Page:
(4) Subsection (e)(1). In the course of criminal or civil investigations, cases, or matters, the Civil Division may obtain information concerning the actual or potential violation of laws which are not strictly within its statutory authority. In the interest of effective law enforcement, it is necessary to retain such information since it may establish patterns of criminal activity or avoidance of other civil obligations and provide leads for Federal and other law enforcement agencies.
(5) Subsection (e)(2). To collect information from the subject of a criminal investigation or prosecution would present a serious impediment to law enforcement in that the subject (and others to whom the subject might be in contact) would be informed of the existence of the investigation and would therefore be able to avoid detection or apprehension, to influence witnesses improperly, to destroy evidence, or to fabricate testimony.
(6) Subsection (e)(3). To comply with this requirement during the course of a criminal investigation or prosecution could jeopardize the investigation by disclosing the existence of a confidential investigation, revealing the identity of witnesses or confidential informants, or impeding the information gathering process.
(7) Subsection (e)(5). In compiling information for criminal law enforcement purposes, the accuracy, completeness, timeliness and relevancy of the information obtained cannot always be immediately determined. As new details of an investigation come to light, seemingly irrelevant or untimely information may acquire new significance and the accuracy of such information can often only be determined in a court of law. Compliance with this requirement would therefore restrict the ability of government attorneys in exercising their judgment in developing information necessary for effective law enforcement.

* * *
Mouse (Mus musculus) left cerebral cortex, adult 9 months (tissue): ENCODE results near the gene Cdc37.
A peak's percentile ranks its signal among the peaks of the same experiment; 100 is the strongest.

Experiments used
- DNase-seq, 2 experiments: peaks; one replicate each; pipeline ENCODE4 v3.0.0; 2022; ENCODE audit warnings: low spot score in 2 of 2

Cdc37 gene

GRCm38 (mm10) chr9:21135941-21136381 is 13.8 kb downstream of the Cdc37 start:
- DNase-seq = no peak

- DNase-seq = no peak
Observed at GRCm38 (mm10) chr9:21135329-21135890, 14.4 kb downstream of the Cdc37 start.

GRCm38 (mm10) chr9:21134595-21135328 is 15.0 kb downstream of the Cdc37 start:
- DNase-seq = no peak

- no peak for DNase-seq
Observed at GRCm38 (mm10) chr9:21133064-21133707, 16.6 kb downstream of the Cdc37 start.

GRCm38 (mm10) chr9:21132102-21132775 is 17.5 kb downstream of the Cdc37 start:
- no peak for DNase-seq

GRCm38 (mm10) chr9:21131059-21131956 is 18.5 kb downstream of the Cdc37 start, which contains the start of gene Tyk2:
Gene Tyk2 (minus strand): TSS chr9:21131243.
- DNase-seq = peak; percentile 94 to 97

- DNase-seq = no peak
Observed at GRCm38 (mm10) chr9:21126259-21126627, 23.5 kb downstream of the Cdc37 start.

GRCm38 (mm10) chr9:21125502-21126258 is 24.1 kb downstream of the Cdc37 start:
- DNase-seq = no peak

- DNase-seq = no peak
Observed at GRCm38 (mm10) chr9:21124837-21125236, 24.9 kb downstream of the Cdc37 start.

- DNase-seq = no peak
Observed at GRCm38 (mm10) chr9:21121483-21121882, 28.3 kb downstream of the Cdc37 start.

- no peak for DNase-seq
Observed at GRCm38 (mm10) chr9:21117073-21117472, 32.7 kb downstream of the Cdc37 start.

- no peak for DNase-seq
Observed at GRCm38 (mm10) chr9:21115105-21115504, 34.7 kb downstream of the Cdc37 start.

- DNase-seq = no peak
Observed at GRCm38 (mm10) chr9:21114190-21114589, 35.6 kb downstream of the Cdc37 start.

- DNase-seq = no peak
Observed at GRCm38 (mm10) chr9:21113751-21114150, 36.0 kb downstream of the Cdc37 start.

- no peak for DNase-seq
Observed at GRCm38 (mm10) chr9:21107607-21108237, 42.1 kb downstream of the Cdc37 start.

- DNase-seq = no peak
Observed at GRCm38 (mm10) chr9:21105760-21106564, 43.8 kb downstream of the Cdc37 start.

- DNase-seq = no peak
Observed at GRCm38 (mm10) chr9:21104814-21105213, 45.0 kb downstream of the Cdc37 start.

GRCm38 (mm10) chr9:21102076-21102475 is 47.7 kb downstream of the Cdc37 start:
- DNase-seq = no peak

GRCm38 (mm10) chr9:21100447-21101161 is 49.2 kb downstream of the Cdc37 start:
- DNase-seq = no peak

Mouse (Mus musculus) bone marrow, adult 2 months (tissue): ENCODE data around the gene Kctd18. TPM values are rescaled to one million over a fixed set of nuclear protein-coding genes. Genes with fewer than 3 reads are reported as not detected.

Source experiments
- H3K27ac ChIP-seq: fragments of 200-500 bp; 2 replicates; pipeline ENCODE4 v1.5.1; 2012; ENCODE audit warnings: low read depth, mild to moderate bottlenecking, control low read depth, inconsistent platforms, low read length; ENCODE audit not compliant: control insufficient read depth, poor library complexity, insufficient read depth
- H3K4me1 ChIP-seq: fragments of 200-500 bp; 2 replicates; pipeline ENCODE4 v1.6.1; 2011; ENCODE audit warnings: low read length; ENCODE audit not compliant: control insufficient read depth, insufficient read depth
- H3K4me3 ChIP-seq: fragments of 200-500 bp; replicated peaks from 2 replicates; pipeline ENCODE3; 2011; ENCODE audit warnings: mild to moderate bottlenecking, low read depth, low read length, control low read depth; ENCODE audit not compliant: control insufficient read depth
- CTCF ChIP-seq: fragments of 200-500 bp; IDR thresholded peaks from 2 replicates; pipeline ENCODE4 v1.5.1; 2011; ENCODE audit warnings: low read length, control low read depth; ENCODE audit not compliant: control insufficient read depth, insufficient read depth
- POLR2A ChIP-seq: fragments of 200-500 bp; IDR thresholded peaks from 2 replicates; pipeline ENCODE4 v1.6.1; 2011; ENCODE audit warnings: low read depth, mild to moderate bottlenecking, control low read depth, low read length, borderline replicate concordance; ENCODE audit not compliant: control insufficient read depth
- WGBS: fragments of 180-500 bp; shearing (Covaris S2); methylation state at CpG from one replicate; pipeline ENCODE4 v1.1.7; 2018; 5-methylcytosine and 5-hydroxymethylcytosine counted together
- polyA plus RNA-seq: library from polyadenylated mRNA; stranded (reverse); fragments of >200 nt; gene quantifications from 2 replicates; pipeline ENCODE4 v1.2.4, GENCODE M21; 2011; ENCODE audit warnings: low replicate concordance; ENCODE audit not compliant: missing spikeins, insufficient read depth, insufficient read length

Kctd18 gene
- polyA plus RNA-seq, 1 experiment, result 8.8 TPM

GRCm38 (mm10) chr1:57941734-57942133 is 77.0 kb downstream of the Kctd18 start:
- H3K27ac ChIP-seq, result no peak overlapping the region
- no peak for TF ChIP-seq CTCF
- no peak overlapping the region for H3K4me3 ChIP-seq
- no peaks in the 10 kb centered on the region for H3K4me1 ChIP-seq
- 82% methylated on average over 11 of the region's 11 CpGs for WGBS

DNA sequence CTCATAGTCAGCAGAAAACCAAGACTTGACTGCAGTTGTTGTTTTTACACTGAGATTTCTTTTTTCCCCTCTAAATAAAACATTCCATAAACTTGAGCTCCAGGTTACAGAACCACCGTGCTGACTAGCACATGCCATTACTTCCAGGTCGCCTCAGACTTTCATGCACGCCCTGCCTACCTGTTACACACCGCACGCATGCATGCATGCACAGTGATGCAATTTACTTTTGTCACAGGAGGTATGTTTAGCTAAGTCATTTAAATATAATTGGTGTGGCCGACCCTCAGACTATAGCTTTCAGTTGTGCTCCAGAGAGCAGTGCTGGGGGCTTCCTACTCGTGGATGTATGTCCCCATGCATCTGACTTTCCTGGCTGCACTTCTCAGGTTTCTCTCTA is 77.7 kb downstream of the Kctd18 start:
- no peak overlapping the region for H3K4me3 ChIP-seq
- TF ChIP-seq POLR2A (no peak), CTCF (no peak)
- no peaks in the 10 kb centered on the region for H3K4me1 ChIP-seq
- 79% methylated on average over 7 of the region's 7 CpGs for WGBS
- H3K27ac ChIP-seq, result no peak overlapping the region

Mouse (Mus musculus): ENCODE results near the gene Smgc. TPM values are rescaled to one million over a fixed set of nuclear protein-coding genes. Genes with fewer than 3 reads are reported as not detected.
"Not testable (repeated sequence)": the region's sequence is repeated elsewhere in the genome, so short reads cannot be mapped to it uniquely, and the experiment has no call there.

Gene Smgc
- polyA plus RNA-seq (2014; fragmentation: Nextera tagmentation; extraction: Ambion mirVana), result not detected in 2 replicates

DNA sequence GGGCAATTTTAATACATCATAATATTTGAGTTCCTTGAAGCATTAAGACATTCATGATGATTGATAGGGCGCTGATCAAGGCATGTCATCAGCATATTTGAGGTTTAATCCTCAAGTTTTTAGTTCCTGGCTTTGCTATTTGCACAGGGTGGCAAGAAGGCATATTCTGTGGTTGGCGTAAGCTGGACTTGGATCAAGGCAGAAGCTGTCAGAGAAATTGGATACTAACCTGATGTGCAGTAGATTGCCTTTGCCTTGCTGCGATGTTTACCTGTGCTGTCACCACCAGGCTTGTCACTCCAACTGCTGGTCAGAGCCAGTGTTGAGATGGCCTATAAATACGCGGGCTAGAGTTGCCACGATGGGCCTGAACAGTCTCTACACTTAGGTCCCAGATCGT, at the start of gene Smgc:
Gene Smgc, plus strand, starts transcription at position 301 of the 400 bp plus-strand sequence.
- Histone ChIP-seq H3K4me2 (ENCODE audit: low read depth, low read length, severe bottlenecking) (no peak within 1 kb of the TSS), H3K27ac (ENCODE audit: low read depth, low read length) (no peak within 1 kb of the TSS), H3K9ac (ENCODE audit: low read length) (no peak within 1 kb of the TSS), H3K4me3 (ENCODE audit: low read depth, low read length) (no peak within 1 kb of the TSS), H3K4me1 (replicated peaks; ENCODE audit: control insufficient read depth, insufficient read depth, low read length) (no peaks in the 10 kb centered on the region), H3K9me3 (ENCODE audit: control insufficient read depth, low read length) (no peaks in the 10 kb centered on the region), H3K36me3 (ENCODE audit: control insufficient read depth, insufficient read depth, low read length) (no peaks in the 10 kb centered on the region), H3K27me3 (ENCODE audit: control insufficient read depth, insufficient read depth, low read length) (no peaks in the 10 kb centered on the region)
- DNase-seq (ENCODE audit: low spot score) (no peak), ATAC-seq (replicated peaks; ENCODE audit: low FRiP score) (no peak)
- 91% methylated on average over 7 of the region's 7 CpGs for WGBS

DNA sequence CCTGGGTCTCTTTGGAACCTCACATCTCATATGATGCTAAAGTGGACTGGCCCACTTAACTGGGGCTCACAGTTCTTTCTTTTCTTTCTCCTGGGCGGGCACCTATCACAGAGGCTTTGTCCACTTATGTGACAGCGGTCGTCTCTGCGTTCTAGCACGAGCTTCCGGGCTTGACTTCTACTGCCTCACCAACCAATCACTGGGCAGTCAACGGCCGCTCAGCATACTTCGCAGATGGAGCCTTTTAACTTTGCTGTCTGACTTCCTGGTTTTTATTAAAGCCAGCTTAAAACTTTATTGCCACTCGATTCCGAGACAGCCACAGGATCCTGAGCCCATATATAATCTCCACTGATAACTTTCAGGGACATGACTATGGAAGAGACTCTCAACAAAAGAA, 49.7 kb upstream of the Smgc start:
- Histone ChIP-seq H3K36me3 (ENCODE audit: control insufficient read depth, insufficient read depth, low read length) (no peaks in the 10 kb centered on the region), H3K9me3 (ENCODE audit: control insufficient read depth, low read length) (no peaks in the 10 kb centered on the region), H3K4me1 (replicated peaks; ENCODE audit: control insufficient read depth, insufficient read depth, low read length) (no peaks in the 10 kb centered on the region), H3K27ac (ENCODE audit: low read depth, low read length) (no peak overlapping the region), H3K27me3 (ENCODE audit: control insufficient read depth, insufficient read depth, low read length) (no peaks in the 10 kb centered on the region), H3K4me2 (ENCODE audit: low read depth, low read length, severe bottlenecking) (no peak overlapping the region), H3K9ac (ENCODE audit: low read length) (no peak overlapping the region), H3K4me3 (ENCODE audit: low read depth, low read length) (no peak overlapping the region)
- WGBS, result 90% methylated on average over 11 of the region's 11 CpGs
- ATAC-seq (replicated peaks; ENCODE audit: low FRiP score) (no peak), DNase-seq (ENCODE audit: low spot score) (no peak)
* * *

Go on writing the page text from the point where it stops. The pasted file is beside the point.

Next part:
(8) Subsection (e)(8). To serve notice would give persons sufficient warning to evade law enforcement efforts.
(c) The following system of records is exempted pursuant to 5 U.S.C. 552a(j)(2) from subsections (c) (3) and (4), (d), (e)(1) and (e)(5); in addition, this system is also exempted pursuant to 5 U.S.C. 552a(k)(2) from subsections (c)(3), (d), and (e)(1).
Consumer Inquiry/Investigatory System, JUSTICE/CIV-006.
These exemptions apply only to the extent that information in this system of records is subject to exemption pursuant to 5 U.S.C. 552a (j)(2) and (k)(2).